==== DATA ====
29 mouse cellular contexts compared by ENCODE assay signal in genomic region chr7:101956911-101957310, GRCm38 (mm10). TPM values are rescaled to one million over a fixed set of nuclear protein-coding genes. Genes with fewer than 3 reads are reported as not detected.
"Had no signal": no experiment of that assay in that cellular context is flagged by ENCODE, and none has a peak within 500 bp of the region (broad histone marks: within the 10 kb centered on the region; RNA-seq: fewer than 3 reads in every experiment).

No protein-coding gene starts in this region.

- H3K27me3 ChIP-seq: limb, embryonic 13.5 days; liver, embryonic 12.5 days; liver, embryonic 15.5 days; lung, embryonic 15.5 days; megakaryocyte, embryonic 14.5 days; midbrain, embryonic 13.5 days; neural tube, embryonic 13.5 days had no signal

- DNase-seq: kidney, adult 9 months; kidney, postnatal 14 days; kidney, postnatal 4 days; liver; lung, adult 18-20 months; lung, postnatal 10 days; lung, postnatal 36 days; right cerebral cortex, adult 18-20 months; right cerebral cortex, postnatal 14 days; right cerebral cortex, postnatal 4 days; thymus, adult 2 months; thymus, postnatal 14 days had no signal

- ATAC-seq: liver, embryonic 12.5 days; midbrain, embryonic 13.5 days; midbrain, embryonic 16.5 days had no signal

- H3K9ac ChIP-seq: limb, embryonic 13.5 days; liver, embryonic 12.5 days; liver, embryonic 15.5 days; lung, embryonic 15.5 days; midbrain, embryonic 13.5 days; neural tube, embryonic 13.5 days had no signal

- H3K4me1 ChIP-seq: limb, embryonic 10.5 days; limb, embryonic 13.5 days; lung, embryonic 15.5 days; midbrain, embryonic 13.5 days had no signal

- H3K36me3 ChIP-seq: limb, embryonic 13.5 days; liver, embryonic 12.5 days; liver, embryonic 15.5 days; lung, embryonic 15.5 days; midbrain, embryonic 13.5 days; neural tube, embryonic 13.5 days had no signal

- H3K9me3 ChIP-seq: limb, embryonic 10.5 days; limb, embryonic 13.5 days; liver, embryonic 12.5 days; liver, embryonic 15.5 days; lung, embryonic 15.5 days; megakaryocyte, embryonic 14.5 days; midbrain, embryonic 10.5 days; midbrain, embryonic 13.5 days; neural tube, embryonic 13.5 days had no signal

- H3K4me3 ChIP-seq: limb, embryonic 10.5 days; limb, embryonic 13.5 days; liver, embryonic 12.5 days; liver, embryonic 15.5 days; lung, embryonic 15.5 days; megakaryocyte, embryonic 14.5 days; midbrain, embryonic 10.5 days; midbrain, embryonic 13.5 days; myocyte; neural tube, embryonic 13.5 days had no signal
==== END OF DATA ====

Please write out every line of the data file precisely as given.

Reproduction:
29 mouse cellular contexts compared by ENCODE assay signal in genomic region chr7:101956911-101957310, GRCm38 (mm10). TPM values are rescaled to one million over a fixed set of nuclear protein-coding genes. Genes with fewer than 3 reads are reported as not detected.
"Had no signal": no experiment of that assay in that cellular context is flagged by ENCODE, and none has a peak within 500 bp of the region (broad histone marks: within the 10 kb centered on the region; RNA-seq: fewer than 3 reads in every experiment).

No protein-coding gene starts in this region.

- H3K27me3 ChIP-seq: limb, embryonic 13.5 days; liver, embryonic 12.5 days; liver, embryonic 15.5 days; lung, embryonic 15.5 days; megakaryocyte, embryonic 14.5 days; midbrain, embryonic 13.5 days; neural tube, embryonic 13.5 days had no signal

- DNase-seq: kidney, adult 9 months; kidney, postnatal 14 days; kidney, postnatal 4 days; liver; lung, adult 18-20 months; lung, postnatal 10 days; lung, postnatal 36 days; right cerebral cortex, adult 18-20 months; right cerebral cortex, postnatal 14 days; right cerebral cortex, postnatal 4 days; thymus, adult 2 months; thymus, postnatal 14 days had no signal

- ATAC-seq: liver, embryonic 12.5 days; midbrain, embryonic 13.5 days; midbrain, embryonic 16.5 days had no signal

- H3K9ac ChIP-seq: limb, embryonic 13.5 days; liver, embryonic 12.5 days; liver, embryonic 15.5 days; lung, embryonic 15.5 days; midbrain, embryonic 13.5 days; neural tube, embryonic 13.5 days had no signal

- H3K4me1 ChIP-seq: limb, embryonic 10.5 days; limb, embryonic 13.5 days; lung, embryonic 15.5 days; midbrain, embryonic 13.5 days had no signal

- H3K36me3 ChIP-seq: limb, embryonic 13.5 days; liver, embryonic 12.5 days; liver, embryonic 15.5 days; lung, embryonic 15.5 days; midbrain, embryonic 13.5 days; neural tube, embryonic 13.5 days had no signal

- H3K9me3 ChIP-seq: limb, embryonic 10.5 days; limb, embryonic 13.5 days; liver, embryonic 12.5 days; liver, embryonic 15.5 days; lung, embryonic 15.5 days; megakaryocyte, embryonic 14.5 days; midbrain, embryonic 10.5 days; midbrain, embryonic 13.5 days; neural tube, embryonic 13.5 days had no signal

- H3K4me3 ChIP-seq: limb, embryonic 10.5 days; limb, embryonic 13.5 days; liver, embryonic 12.5 days; liver, embryonic 15.5 days; lung, embryonic 15.5 days; megakaryocyte, embryonic 14.5 days; midbrain, embryonic 10.5 days; midbrain, embryonic 13.5 days; myocyte; neural tube, embryonic 13.5 days had no signal